The many stocks route
If you choose to buy many stocks at once, you may either choose to follow a passive, or active investment strategy. Passive simply means that no human is involved in managing your investment. The most common way to follow a passive strategy is to purchase ETFs which are bundles of different equities that trade on exchanges just like stocks, and often mirror stock indexes like the S&P 500. The major advantage of ETFs is the low expense. Management expense ratios (MERs) are the percentage of a fund that's shaved off every year to cover a fund's expenses. ETFs' MERs are generally a fraction of those of actively managed investments.
ETFs provide a particularly good method for creating a diversified portfolio. Harry Markowitz, a Nobel Prize winning economist, championed an investment strategy called Modern Portfolio Theory that posits that the key to effective investing is diversification. By investing widely, the theory goes, you’ll enjoy robust stock market results while protecting yourself from crushing downside when a specific stock or sector falls precipitously. The portfolio of a truly diversified investor will include a mix of stocks and bonds, both domestic and foreign, and investments in companies of all sizes in various sectors. If the idea of creating your own well diversified passive portfolio is a big daunting, consider using an automated investing service that will automatically diversify your portfolio based upon your personal goals.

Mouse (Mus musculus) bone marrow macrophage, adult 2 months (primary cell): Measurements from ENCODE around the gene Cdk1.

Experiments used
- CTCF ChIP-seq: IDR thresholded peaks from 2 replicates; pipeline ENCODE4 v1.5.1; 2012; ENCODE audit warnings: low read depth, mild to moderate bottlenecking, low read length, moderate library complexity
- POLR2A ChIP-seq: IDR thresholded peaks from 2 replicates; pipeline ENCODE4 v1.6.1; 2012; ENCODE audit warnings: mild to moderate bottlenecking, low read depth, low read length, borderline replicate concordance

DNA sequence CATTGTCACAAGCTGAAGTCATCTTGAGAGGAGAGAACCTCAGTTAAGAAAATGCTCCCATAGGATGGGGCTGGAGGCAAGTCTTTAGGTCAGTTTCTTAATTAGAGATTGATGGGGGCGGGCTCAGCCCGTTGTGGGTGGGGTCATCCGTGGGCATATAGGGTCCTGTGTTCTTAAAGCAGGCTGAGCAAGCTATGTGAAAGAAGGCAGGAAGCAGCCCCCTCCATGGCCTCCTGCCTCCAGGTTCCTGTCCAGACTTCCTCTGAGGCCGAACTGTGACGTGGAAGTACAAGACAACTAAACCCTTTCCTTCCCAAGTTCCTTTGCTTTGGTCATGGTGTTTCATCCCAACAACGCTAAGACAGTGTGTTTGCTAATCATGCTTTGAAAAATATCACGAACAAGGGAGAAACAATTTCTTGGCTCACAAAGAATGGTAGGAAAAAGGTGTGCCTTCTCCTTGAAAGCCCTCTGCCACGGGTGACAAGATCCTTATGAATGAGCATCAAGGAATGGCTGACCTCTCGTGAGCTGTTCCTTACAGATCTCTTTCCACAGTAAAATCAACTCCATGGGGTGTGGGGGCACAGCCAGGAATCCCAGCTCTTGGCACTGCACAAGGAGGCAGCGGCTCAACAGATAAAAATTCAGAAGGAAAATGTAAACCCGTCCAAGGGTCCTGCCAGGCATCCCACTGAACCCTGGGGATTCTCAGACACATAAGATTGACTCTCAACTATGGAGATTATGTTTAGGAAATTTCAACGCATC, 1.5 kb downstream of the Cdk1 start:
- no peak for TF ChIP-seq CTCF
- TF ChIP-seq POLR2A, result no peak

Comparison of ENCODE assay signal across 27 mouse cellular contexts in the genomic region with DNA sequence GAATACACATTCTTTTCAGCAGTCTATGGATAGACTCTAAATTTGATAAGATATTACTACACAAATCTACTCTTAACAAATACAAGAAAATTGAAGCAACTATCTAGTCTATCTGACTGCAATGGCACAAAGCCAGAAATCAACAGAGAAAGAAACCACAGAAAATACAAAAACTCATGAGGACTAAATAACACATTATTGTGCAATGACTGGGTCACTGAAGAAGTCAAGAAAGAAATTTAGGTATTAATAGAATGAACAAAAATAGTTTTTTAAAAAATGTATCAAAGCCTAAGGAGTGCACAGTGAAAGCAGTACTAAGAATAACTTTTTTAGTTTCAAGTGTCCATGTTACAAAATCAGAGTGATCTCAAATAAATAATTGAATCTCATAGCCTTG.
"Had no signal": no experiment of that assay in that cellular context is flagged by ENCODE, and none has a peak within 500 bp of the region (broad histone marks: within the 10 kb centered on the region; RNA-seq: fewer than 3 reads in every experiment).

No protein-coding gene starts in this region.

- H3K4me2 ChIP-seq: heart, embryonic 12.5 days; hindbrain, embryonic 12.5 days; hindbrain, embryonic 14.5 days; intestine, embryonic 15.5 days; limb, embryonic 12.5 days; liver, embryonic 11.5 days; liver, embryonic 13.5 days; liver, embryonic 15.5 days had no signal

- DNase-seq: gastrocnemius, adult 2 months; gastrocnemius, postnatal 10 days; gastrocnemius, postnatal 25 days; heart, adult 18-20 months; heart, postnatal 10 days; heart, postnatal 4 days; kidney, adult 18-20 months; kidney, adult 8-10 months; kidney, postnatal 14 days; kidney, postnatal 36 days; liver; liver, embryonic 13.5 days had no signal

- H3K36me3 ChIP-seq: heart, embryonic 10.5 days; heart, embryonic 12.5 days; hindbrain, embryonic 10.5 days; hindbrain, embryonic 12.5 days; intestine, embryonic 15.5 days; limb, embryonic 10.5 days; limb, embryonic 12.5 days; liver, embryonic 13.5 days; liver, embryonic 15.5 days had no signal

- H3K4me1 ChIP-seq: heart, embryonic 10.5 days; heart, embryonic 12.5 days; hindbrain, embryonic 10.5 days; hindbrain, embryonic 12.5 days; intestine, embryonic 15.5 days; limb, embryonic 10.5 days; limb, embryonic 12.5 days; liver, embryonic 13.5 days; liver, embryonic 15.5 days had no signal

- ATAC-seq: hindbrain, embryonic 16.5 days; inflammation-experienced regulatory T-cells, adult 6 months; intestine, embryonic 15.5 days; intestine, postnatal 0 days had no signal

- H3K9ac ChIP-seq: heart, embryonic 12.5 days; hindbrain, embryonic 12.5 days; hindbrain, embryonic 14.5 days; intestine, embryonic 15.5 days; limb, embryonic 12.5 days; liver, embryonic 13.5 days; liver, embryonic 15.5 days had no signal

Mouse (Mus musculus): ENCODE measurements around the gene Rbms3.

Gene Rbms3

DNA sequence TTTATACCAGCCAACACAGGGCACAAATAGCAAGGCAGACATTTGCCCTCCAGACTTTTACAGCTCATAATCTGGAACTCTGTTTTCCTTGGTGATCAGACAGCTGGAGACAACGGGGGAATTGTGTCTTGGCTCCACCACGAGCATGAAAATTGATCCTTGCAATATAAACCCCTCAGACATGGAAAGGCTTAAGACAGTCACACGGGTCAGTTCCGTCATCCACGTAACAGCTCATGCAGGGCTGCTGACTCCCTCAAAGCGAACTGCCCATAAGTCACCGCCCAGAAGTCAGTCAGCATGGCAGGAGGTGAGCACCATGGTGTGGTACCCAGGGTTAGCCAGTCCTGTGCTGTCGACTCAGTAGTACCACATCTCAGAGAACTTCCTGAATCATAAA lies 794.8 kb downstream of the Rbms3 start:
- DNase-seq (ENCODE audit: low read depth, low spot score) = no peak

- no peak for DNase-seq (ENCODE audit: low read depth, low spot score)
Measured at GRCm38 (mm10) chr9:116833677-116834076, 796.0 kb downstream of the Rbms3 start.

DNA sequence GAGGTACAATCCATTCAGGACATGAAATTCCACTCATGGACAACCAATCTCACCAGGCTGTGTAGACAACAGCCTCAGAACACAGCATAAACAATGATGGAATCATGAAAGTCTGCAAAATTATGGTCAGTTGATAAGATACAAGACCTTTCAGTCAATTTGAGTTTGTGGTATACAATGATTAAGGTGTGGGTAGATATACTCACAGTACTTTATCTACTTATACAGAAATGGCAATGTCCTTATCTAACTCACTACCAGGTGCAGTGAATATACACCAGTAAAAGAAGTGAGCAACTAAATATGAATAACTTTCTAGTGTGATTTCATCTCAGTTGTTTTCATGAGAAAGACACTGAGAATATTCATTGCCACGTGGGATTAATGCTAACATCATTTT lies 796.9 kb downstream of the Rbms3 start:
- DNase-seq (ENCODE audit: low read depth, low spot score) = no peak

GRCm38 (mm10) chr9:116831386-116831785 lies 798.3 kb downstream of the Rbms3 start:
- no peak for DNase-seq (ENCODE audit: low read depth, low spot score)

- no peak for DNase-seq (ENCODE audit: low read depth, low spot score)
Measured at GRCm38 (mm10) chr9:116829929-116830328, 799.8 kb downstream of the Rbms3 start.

Most mutual funds are actively managed, meaning that there are living, breathing human fund managers who are constantly making decisions about buying and selling the fund’s holdings. Mutual funds come with higher MERs; fund managers need to get paid, after all, and mutual fund holders are expected to cover their salaries and the funds' expenses. The average MER on American mutual funds is about 1%, in Canada it's closer to 2%, and the UK's right in between those two. Ostensibly, the big brained humans running the mutual funds would help them outperform passive funds justifying their considerable MERs. The reality, however, is that tons of studies show that over the long term, the vast majority of professionals paid to pick stocks fail to outperform the market as a whole. The growing public realization of this fact has lead to a massive rush to the exits from active to passive investments. Both mutual funds and ETFs can be purchased in a variety of ways, but the cheapest, easiest way is either through the ETF or fund issuer itself, or one of the big-name discount online trading platforms.